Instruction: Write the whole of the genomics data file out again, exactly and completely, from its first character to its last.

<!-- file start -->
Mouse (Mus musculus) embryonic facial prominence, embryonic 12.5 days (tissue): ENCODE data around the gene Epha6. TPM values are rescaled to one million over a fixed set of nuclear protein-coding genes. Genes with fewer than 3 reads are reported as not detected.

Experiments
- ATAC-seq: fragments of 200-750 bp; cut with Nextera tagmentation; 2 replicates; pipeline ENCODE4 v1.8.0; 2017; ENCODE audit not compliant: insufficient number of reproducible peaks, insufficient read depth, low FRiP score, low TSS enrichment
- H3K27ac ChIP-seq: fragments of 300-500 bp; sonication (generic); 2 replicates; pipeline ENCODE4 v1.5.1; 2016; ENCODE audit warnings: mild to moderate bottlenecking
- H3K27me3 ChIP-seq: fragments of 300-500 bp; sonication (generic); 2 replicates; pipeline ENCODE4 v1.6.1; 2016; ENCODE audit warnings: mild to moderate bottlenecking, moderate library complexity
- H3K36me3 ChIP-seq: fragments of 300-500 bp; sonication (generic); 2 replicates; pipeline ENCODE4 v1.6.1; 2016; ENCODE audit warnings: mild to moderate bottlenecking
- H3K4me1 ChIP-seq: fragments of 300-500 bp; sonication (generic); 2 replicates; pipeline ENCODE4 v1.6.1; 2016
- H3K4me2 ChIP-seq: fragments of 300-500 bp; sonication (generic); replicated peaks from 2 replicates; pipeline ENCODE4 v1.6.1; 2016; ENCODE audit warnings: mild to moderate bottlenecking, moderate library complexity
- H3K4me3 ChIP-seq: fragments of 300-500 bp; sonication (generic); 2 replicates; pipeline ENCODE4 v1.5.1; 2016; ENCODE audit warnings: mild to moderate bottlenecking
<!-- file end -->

Mouse (Mus musculus) embryonic facial prominence, embryonic 12.5 days (tissue): ENCODE data around the gene Epha6. TPM values are rescaled to one million over a fixed set of nuclear protein-coding genes. Genes with fewer than 3 reads are reported as not detected.

Experiments
- ATAC-seq: fragments of 200-750 bp; cut with Nextera tagmentation; 2 replicates; pipeline ENCODE4 v1.8.0; 2017; ENCODE audit not compliant: insufficient number of reproducible peaks, insufficient read depth, low FRiP score, low TSS enrichment
- H3K27ac ChIP-seq: fragments of 300-500 bp; sonication (generic); 2 replicates; pipeline ENCODE4 v1.5.1; 2016; ENCODE audit warnings: mild to moderate bottlenecking
- H3K27me3 ChIP-seq: fragments of 300-500 bp; sonication (generic); 2 replicates; pipeline ENCODE4 v1.6.1; 2016; ENCODE audit warnings: mild to moderate bottlenecking, moderate library complexity
- H3K36me3 ChIP-seq: fragments of 300-500 bp; sonication (generic); 2 replicates; pipeline ENCODE4 v1.6.1; 2016; ENCODE audit warnings: mild to moderate bottlenecking
- H3K4me1 ChIP-seq: fragments of 300-500 bp; sonication (generic); 2 replicates; pipeline ENCODE4 v1.6.1; 2016
- H3K4me2 ChIP-seq: fragments of 300-500 bp; sonication (generic); replicated peaks from 2 replicates; pipeline ENCODE4 v1.6.1; 2016; ENCODE audit warnings: mild to moderate bottlenecking, moderate library complexity
- H3K4me3 ChIP-seq: fragments of 300-500 bp; sonication (generic); 2 replicates; pipeline ENCODE4 v1.5.1; 2016; ENCODE audit warnings: mild to moderate bottlenecking